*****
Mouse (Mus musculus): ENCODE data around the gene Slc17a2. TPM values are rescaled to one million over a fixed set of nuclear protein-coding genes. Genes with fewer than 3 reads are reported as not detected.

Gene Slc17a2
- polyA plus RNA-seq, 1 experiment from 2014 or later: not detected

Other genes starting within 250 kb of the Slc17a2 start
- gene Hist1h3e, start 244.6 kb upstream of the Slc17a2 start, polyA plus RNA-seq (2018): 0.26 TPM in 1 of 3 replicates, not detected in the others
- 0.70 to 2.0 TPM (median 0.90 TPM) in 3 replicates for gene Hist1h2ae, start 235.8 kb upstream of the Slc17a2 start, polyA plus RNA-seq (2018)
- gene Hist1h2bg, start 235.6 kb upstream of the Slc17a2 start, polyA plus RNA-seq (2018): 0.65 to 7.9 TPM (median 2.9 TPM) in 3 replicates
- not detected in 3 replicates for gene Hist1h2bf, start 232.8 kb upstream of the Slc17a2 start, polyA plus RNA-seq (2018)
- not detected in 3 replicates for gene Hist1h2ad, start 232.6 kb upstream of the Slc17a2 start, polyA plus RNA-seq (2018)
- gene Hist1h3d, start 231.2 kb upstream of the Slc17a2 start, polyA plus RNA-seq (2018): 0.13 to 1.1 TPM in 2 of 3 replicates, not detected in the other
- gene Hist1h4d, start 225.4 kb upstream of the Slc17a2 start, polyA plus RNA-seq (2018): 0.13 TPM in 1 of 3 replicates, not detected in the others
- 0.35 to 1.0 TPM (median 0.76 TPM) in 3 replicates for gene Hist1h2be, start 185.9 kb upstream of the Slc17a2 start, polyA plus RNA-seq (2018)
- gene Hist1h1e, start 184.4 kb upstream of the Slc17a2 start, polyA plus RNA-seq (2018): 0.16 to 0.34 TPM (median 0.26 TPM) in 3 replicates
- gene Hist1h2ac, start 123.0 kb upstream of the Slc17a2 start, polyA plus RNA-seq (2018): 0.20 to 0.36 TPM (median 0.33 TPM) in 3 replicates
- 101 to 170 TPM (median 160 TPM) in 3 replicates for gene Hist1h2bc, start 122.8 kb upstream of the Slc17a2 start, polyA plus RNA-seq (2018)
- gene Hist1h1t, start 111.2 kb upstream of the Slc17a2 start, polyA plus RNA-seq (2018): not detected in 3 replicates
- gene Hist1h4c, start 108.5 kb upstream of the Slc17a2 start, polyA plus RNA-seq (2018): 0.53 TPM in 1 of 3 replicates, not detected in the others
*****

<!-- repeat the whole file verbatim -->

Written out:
Mouse (Mus musculus): ENCODE data around the gene Slc17a2. TPM values are rescaled to one million over a fixed set of nuclear protein-coding genes. Genes with fewer than 3 reads are reported as not detected.

Gene Slc17a2
- polyA plus RNA-seq, 1 experiment from 2014 or later: not detected

Other genes starting within 250 kb of the Slc17a2 start
- gene Hist1h3e, start 244.6 kb upstream of the Slc17a2 start, polyA plus RNA-seq (2018): 0.26 TPM in 1 of 3 replicates, not detected in the others
- 0.70 to 2.0 TPM (median 0.90 TPM) in 3 replicates for gene Hist1h2ae, start 235.8 kb upstream of the Slc17a2 start, polyA plus RNA-seq (2018)
- gene Hist1h2bg, start 235.6 kb upstream of the Slc17a2 start, polyA plus RNA-seq (2018): 0.65 to 7.9 TPM (median 2.9 TPM) in 3 replicates
- not detected in 3 replicates for gene Hist1h2bf, start 232.8 kb upstream of the Slc17a2 start, polyA plus RNA-seq (2018)
- not detected in 3 replicates for gene Hist1h2ad, start 232.6 kb upstream of the Slc17a2 start, polyA plus RNA-seq (2018)
- gene Hist1h3d, start 231.2 kb upstream of the Slc17a2 start, polyA plus RNA-seq (2018): 0.13 to 1.1 TPM in 2 of 3 replicates, not detected in the other
- gene Hist1h4d, start 225.4 kb upstream of the Slc17a2 start, polyA plus RNA-seq (2018): 0.13 TPM in 1 of 3 replicates, not detected in the others
- 0.35 to 1.0 TPM (median 0.76 TPM) in 3 replicates for gene Hist1h2be, start 185.9 kb upstream of the Slc17a2 start, polyA plus RNA-seq (2018)
- gene Hist1h1e, start 184.4 kb upstream of the Slc17a2 start, polyA plus RNA-seq (2018): 0.16 to 0.34 TPM (median 0.26 TPM) in 3 replicates
- gene Hist1h2ac, start 123.0 kb upstream of the Slc17a2 start, polyA plus RNA-seq (2018): 0.20 to 0.36 TPM (median 0.33 TPM) in 3 replicates
- 101 to 170 TPM (median 160 TPM) in 3 replicates for gene Hist1h2bc, start 122.8 kb upstream of the Slc17a2 start, polyA plus RNA-seq (2018)
- gene Hist1h1t, start 111.2 kb upstream of the Slc17a2 start, polyA plus RNA-seq (2018): not detected in 3 replicates
- gene Hist1h4c, start 108.5 kb upstream of the Slc17a2 start, polyA plus RNA-seq (2018): 0.53 TPM in 1 of 3 replicates, not detected in the others